to Becky Shipman.
Posten Editor: No r epor t.
Respectfully Submitted,
Earl Rogers
Page 3 of 4
What does it mean to be Scandinavian?
Scandinavia is often mentioned by people campaigning for
Scottish independence (more frequently than Ireland, which
really is a bit odd). However, most Scots don’t actually
know that much about Scandinavia, so let me try to describe
what it means to be Scandinavian.
See page 1: Let me first point out that Scandinavia is really just Denmark, Norway and Sweden. The wider group of
countries that also includes Finland, the Faeroe Islands
and Iceland (and sometimes also Greenland) is called the
Nordic Countries.
The main bond uniting Scandinavia is the fact that the languages; Danish, Norwegian (Bokmål & Nynorsk) and Swedish are mutually intelligible after a bit of exposure. Danish
and Swedish are probably about as different as English and
Scots (and to stretch the analogy a bit further, Norwegian is
then like English spoken with a Scottish accent). There’s obviously also quite a lot of shared history, but a lot of it involves wars between Denmark and Sweden.
All Danes, Norwegians and Swedes will agree that they
are indeed Scandinavians, but it’s not an identity that can be
separated from the actual nationality. If you’re Danish, you’re
also Scandinavian, and you can’t be Scandinavian without
also being Danish, Norwegian or Swedish.
The Nordic Countries (not just Scandinavia) have operated
a passport union (which allows all Nordic citizens to travel
freely without a passport) since 1954. It’s quite similar to
the Common Travel Area uniting the UK and Ireland. The
Nordic countries have not traditionally allowed dual citizenship, but instead it’s somewhat easier to become a citizen in
one of the countries if you were born in another Nordic country than if you were born elsewhere.
There used to be a currency union but it broke up in 1914.
This is the reason all the countries call their currencies the
crown (krone/krona),
Otherwise, there aren’t many tangible benefits to being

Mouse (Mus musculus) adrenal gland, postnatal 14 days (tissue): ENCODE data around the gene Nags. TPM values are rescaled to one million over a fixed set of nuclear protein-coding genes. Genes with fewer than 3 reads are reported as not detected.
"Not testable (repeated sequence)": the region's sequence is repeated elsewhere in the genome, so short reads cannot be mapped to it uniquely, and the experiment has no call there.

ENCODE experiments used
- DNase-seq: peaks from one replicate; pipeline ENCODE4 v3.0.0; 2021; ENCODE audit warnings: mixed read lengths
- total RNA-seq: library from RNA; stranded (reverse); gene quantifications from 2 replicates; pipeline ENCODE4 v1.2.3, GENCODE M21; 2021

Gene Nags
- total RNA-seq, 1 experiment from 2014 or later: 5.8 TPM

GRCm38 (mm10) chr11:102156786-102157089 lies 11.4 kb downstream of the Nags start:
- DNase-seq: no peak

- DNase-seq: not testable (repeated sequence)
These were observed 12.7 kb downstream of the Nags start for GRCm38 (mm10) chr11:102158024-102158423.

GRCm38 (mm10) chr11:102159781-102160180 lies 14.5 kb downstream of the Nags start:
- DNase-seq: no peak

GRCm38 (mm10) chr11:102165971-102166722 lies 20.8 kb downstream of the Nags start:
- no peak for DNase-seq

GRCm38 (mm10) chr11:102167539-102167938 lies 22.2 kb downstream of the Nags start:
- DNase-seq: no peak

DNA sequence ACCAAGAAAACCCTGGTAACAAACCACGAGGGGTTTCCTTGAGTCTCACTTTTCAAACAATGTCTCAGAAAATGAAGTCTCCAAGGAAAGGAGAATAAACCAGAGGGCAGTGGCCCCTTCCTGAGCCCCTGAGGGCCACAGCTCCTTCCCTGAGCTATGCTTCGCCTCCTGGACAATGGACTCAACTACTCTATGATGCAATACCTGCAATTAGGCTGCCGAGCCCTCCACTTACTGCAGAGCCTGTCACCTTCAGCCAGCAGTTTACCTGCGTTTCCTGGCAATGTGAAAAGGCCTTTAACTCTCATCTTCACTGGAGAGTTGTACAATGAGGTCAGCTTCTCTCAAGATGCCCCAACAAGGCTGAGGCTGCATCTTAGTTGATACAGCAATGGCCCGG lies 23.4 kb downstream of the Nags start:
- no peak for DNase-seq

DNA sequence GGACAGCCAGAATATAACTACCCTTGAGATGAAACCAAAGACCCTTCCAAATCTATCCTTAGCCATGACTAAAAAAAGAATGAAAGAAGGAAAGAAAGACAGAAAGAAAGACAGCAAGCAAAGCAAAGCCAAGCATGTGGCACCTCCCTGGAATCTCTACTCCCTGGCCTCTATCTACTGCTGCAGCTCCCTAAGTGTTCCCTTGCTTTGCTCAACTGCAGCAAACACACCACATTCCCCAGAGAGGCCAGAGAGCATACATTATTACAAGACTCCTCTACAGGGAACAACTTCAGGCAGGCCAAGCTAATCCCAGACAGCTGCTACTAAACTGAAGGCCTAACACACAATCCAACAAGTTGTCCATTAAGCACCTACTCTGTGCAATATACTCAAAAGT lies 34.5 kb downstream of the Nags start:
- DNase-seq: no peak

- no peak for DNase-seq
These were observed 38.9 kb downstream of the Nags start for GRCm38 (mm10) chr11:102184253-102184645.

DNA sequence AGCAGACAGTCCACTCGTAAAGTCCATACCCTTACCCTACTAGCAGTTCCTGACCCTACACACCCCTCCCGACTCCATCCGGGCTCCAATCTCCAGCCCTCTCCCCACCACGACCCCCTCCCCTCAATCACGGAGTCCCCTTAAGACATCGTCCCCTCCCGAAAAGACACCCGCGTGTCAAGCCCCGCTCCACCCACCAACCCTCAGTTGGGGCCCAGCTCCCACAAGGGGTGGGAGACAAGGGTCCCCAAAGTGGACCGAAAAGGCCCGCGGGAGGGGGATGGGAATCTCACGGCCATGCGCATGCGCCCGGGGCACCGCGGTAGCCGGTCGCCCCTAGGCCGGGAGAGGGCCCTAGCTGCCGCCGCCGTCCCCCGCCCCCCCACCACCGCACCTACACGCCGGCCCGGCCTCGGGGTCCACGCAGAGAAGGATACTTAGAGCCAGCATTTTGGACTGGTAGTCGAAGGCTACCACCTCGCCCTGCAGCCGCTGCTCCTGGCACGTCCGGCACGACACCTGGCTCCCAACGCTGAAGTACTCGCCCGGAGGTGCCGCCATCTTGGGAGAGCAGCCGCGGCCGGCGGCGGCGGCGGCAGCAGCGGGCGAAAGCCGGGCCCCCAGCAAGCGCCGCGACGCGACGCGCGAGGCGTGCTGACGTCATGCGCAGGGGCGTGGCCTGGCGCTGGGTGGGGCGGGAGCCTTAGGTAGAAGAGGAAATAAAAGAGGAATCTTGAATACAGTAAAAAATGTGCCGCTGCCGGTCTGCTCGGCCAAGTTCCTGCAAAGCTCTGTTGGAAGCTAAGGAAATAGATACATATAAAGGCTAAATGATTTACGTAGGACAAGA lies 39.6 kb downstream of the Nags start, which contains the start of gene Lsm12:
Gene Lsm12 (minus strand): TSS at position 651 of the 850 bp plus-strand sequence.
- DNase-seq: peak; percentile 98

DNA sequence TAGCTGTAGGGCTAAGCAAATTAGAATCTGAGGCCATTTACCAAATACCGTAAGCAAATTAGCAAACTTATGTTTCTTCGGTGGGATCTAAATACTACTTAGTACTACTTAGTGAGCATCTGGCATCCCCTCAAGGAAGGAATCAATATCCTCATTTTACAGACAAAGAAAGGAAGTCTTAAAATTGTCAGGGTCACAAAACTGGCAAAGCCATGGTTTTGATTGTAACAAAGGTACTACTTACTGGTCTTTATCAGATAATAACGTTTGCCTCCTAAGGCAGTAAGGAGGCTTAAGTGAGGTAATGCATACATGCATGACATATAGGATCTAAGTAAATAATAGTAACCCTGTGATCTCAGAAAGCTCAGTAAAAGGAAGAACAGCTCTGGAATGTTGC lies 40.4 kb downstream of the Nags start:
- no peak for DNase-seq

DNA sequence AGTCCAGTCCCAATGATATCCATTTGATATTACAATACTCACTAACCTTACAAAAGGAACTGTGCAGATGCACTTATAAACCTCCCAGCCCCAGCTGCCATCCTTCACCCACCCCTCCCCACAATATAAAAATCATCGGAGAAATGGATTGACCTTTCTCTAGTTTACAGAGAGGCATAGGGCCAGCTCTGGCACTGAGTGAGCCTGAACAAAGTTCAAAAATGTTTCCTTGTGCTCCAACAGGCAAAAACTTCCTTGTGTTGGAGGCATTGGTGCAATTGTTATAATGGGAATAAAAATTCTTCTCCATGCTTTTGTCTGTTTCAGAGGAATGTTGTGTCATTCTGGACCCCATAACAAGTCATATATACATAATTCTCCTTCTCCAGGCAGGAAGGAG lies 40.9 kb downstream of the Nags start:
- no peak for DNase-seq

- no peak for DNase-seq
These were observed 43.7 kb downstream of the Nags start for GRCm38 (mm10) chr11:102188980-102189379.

Scandinavian. There have been several attempts at creating
some kind of political union in the past, but these have typically failed because the individual countries don’t actually
agree on very much. Also, Denmark typically is keen to
include Iceland in everything , and Sweden doesn’t want
to exclude Finland, which means all Scandinavian pr ojects end up involving all Nordic countries.
However, something still unites Scandinavians. It’s very
clear if you go to an international meeting (such as an academic conference): The Danes, the Swedes and the Norwegians will typically end up as one group
in the evening because they share so
many linguistic and cultural bonds. It’s
just something you don’t think much about
until you leave Scandinavia.
(info from the internet)
<<<Scandinavia as a 19th century political vision
shows a Norwegian, a Dane and a Swede. This
image is considered emblematic of Scandinavism
and is widely used in the Scandinavian school
VOLUME 1, ISSUE 12E, Jan 2015
Norway foods at Christmas:
On Christmas Eve, traditional dishes are served varying regionally in cuisine, depending on availability.
In Northern and Western Norway, pinnekjott,
(salted and dried ribs of mutton) is the more common
dish, whereas Lutefisk and cod are popular in Southern
Norway . In Eastern, pork rib roast is common.
Other less popular traditional foods exist as well,
such as smalahooe (mutton head)(predominantly in
Voss, rakfisk, morrpølse, medisterkaker and
medisterpølser (dumplings and sausages made of
minced pork meat). Turkey has recently made its way
into the variety of cuisines enjoyed during Jul.
Eating porridge, once the staple of Norwegian cuisine, with a single almond in it, is a widespread custom, and whomever gets the almond wins a prize. According to tradition, a single bowl of porridge is left for
nissen , the Norwegian equivalent of a guardian spirit.
Similar to gnomes in appearance, they were associated
with the farmstead often fulfilling some of the same
functions of Santa Claus in English speaking countries.
Brewing is closely associated with the preparations